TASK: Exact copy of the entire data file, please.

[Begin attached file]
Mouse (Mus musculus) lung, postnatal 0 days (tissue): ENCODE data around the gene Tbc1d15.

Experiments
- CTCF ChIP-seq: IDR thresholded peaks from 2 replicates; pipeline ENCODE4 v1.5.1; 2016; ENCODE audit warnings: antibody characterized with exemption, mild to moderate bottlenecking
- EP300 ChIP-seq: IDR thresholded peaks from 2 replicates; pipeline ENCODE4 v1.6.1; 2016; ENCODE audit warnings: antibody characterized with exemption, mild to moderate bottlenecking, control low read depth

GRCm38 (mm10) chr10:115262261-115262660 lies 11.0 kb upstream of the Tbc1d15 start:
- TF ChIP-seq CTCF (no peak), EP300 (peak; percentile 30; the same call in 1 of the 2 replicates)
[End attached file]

Mouse (Mus musculus) lung, postnatal 0 days (tissue): ENCODE data around the gene Tbc1d15.

Experiments
- CTCF ChIP-seq: IDR thresholded peaks from 2 replicates; pipeline ENCODE4 v1.5.1; 2016; ENCODE audit warnings: antibody characterized with exemption, mild to moderate bottlenecking
- EP300 ChIP-seq: IDR thresholded peaks from 2 replicates; pipeline ENCODE4 v1.6.1; 2016; ENCODE audit warnings: antibody characterized with exemption, mild to moderate bottlenecking, control low read depth

GRCm38 (mm10) chr10:115262261-115262660 lies 11.0 kb upstream of the Tbc1d15 start:
- TF ChIP-seq CTCF (no peak), EP300 (peak; percentile 30; the same call in 1 of the 2 replicates)